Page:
Imagine a dark and stormy night, where the world is entirely unpredictable.

Is it possible for the scientific method to defeat itself



  • Port:
    • Is it possible for the scientific method to defeat itself?
    • What if I hypothesized that no theory can explain an experiment's results?
  • Bird:
    • As long as there are results, some theory could explain them. However, it might be ridiculously complicated and useless as predicting future events.
  • Port:
    • So, in a crazy and erratic world the scientific method would be like a zombie.
  • Bird:
    • Yep. It couldn't do much. Yet whenever you think its dead it gets back up and goes after the most attractive woman in the room.


  1. Thad Says:

    Is the statement “The Scientific method works” falsifiable?

  2. yinyang Says:

    The scientific method as a zombie. Lol!

    By the way, though I like the bird (really, it’s hilarious and random), where’s the beard-man?

  3. thad Says:

    I’m glad you like the bird. I thought he was a cool switch up.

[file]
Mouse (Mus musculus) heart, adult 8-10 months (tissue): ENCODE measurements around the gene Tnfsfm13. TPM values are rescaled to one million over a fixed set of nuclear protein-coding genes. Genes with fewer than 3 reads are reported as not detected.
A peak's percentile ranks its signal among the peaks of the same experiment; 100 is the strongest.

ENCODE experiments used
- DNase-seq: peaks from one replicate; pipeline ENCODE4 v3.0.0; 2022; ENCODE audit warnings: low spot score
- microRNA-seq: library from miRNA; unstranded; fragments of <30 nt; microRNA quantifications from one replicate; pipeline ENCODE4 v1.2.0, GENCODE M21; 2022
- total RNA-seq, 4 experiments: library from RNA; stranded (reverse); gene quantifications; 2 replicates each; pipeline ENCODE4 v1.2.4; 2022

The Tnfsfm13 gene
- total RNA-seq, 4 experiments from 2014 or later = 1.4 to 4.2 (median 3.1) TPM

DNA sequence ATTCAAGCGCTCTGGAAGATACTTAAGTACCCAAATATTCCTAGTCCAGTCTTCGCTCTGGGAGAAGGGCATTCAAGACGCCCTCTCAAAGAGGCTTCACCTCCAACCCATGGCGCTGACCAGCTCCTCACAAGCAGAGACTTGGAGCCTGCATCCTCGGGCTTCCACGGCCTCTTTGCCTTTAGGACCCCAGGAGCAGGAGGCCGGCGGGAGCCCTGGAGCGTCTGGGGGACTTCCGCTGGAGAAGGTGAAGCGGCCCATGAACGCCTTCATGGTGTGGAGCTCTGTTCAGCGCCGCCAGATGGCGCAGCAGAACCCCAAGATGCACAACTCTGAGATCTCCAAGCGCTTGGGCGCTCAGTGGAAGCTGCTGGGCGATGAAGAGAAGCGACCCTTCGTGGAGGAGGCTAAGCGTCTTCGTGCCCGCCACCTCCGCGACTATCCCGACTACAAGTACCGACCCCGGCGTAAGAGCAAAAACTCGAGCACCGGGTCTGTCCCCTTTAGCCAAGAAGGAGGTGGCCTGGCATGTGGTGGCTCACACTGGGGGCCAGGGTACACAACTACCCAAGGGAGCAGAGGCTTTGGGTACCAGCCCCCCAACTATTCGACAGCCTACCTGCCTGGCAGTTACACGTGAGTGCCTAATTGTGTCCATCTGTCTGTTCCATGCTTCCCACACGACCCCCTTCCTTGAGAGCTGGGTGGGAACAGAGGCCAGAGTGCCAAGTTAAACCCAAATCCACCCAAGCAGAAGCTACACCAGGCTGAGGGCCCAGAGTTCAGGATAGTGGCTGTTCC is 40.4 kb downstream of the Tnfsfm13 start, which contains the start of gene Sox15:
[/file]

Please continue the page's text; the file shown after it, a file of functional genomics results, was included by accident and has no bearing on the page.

The bird is better drawn, but I kinda like the goate’ed dude.

    To be honest, I’m torn between the bird, goate’ed, and a little excited lizard (he hasn’t appeared yet).

  4. Jacob Wintersmith Says:

    The Scientific Method is something that only exists in middle school textbooks and the minds of misguided philosophers. Real science is just applied epistemology, and the methods it employs are rather diverse.

    And I’m with Larry Laudan (and other Pragmatists) that figuring out what methods produce reliable knowledge is to a great extent an empirical enterprise. In effect, scientific methods are precisely those methods which have worked thus far. And we can discover new scientific/epistemic methods that work better than the old ones.